Although most charter schools in the US don’t suspend a high number of students, those that do tend to suspend a higher percentage of the population of black students than of the population of white students enrolled at the school, according to new research out of the University of California, Los Angeles.
The comprehensive review of discipline policies at charter schools, as they relate to civil rights, was conducted by the Center for Civil Rights Remedies at UCLA. By looking at data, which some schools have challenged, the study’s authors concluded that charter schools suspend students of color and students with disabilities at higher rates than other students. Blacks and students with disabilities are also suspended at higher rates in traditional public schools, but suspension rates at charters are slightly higher over all.
A few civil rights advocates have said charter schools rely too heavily on zero-tolerance discipline policies that lead to higher suspension rates and eventually to higher absenteeism and dropout rates, in addition to lower graduation rate.
The data used in the study was from 2011-12, the most recent available from federal sources, but it’s consistent with reports from around the country, including some as recently as last month.
The Chicago Sun-Times reported that although the suspension rates for black students have declined in Chicago Public Schools last year, the suspension rates for black students were still the highest of any racial group. Black students accounted for 39 percent of district-run and charter school students but 68 percent of 61,349 suspensions and 81 percent of expulsions in the 2014-15 school year, the Sun-Times reported.
“It’s clear that much progress has been made, but much work remains to reduce punitive discipline rates for African-American students,” the schools’ chief education officer was quoted as saying. “It’s a major priority for the district to increase the use of supportive and restorative practices that increase students’ learning time, and that is especially true in the case of students who face disproportionate rates of punitive discipline. We’ve made progress shifting the culture of the district, and we’ll remain focused on continuing to expand this holistic approach.”
The out-of-school suspension rates for black students are also dropping in Massachusetts, according to a February report in the Boston Globe. Charter schools, while they report some of the highest discipline rates in Massachusetts, are finding alternative approaches to student discipline more useful this year. Roxbury Preparatory Charter, City on a Hill Charter in Dudley Square, and City on a Hill Charter in New Bedford, for example, had the highest rates of out-of-school suspension statewide—between 35 percent and 40 percent—but those percentages were slightly lower than rates at those schools the year before.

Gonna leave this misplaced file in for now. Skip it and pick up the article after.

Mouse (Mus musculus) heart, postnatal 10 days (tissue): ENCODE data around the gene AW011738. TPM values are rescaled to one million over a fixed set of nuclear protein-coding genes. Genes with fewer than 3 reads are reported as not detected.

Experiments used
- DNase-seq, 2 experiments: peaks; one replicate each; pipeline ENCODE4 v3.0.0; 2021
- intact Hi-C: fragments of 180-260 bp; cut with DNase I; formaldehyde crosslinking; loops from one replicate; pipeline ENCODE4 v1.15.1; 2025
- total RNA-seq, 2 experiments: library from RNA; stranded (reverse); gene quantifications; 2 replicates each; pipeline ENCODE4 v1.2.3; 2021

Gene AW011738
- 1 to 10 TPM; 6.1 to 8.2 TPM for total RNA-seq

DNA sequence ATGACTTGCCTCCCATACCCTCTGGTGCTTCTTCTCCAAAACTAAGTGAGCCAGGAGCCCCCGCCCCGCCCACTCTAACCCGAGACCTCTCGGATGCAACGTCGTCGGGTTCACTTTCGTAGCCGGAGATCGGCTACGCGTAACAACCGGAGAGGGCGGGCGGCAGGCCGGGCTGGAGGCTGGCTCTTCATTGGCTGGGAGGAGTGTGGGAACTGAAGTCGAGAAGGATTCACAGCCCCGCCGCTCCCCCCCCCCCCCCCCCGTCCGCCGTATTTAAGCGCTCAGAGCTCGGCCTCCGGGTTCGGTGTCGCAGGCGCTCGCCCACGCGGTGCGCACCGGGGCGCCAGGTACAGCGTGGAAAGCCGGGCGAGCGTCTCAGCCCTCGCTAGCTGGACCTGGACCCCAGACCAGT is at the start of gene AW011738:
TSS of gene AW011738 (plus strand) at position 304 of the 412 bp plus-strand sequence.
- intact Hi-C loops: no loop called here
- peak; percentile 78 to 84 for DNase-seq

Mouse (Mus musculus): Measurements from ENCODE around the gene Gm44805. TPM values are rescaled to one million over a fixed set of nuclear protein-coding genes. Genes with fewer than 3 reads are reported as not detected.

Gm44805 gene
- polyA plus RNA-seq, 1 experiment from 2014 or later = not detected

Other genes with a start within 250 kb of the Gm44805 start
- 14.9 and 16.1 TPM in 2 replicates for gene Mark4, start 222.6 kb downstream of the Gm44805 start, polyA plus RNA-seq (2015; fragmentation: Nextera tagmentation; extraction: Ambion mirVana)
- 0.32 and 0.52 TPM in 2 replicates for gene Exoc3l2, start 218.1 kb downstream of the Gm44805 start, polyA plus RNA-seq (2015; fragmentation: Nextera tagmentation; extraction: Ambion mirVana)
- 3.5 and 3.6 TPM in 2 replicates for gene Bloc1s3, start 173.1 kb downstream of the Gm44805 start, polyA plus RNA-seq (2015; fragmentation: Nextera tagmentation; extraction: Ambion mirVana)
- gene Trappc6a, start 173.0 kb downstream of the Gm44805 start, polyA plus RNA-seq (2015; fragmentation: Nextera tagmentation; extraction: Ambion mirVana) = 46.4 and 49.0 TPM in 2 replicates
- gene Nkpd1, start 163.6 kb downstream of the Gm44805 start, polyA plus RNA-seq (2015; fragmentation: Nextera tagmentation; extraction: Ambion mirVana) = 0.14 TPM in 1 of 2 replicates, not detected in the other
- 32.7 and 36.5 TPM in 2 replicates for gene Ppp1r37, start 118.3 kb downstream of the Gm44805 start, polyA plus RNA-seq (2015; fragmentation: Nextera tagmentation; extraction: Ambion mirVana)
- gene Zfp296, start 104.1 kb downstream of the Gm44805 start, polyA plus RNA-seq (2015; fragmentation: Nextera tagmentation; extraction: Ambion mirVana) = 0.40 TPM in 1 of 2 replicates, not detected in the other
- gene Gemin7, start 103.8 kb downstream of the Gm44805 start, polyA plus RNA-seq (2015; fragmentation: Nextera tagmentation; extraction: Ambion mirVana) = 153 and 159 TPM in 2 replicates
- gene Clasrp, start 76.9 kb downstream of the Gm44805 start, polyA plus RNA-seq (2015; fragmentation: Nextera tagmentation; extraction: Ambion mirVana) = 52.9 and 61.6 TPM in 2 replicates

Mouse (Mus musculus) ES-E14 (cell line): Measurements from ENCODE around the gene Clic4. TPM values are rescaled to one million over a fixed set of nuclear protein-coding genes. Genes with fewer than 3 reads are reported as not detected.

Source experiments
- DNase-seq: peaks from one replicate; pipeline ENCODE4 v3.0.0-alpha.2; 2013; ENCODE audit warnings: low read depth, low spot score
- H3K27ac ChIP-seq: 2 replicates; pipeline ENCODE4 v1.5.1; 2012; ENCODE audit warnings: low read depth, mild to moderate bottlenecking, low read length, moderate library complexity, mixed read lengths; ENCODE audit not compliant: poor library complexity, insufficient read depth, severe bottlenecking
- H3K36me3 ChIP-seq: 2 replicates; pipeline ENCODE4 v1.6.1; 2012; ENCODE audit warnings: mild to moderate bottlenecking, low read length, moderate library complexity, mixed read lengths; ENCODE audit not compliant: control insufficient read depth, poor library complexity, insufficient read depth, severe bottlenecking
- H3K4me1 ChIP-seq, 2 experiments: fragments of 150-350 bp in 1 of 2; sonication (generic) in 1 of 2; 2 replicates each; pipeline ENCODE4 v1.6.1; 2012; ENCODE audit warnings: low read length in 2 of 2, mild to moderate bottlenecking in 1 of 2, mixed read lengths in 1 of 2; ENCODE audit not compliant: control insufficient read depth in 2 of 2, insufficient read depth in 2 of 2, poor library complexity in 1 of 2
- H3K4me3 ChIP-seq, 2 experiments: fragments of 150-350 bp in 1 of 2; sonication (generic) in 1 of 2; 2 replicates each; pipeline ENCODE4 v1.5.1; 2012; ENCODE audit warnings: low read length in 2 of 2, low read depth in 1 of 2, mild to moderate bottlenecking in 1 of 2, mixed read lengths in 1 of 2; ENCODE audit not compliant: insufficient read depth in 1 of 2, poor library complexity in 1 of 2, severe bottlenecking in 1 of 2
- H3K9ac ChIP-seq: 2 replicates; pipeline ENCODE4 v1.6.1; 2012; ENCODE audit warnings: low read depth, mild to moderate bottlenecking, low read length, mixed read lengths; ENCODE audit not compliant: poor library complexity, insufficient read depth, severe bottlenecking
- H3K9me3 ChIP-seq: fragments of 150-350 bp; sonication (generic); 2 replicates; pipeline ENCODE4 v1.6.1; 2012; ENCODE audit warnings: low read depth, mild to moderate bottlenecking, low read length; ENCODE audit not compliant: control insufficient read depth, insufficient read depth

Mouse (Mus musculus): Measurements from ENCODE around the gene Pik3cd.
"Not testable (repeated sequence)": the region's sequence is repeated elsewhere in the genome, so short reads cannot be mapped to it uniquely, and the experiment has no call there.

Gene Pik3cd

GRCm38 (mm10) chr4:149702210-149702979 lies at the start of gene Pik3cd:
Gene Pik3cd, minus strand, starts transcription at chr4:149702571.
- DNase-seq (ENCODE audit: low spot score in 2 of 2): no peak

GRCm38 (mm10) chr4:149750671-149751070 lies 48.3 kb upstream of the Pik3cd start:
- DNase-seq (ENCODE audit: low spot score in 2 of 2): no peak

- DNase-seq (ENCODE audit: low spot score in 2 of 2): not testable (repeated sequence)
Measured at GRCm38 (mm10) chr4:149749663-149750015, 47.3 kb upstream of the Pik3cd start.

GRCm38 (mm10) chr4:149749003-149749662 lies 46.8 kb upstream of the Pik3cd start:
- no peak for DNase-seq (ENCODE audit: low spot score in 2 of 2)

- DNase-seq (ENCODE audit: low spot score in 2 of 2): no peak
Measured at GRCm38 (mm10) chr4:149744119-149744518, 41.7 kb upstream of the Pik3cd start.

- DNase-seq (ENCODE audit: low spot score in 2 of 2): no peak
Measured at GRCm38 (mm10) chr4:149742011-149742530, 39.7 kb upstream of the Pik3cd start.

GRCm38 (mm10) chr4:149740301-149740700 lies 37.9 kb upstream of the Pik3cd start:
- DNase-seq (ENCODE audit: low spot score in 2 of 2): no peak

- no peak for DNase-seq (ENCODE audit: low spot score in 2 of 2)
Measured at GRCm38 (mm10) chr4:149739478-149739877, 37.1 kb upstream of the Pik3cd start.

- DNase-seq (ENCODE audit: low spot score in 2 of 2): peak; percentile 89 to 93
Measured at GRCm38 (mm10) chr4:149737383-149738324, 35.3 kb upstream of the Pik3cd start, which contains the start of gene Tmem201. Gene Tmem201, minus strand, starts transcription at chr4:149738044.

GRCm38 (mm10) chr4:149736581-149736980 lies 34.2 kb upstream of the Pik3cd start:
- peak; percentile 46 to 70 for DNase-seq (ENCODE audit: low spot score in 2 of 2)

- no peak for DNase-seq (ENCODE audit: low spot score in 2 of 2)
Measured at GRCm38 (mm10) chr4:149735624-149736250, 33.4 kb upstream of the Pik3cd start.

In Pittsburgh, Blacks demonstrate higher rates of absenteeism, suspensions and dropouts, and lower rates of enrolling in advanced or honors courses, going on to post-secondary education, and finding family-sustaining jobs, in Pittsburgh as well in this current school year, the Tribune-Review reported.
“We’ve had a lot of staff trained to better understand this thing we call race, the impact that it can have on children of our schools, and what can happen when we do not admit that all of us have biases,” the paper quoted Superintendent Linda Lane as saying.
At the federal level, the US Education Department took action at the end of February toward addressing widespread disparities in the treatment of students of color with disabilities: the feds proposed a new rule to improve equity in the Individuals with Disabilities Education Act.
The nation’s special education law, IDEA, aims to ensure fairness in the identification, placement, and discipline of students with disabilities. Yet disparities persist, and students of color remain more likely to be identified as having a disability and face harsher discipline than their white classmates.
In order to address those inequities, IDEA requires states to identify districts with “significant disproportionality” in special education—that is, when districts identify, place outside the regular classroom, or discipline children from any racial or ethnic group at markedly higher rates than their peers. Hundreds of districts around the country with large racial and ethnic disparities go unidentified. For example, 876 school districts gave African-American students with disabilities short-term, out-of-school suspensions at least twice as often as all other students with disabilities for three years in a row. But, in 2013, states identified fewer than 500 districts in total with “significant disproportionality.”
“We have a moral and a civil rights obligation to ensure that all students, with and without disabilities, are provided the tools they need to succeed, regardless of background,” said then-acting US Secretary of Education John King. “IDEA exists for the purpose of ensuring that students get the unique services they need, and we owe it to them and to ourselves to uphold all of the law’s provisions.”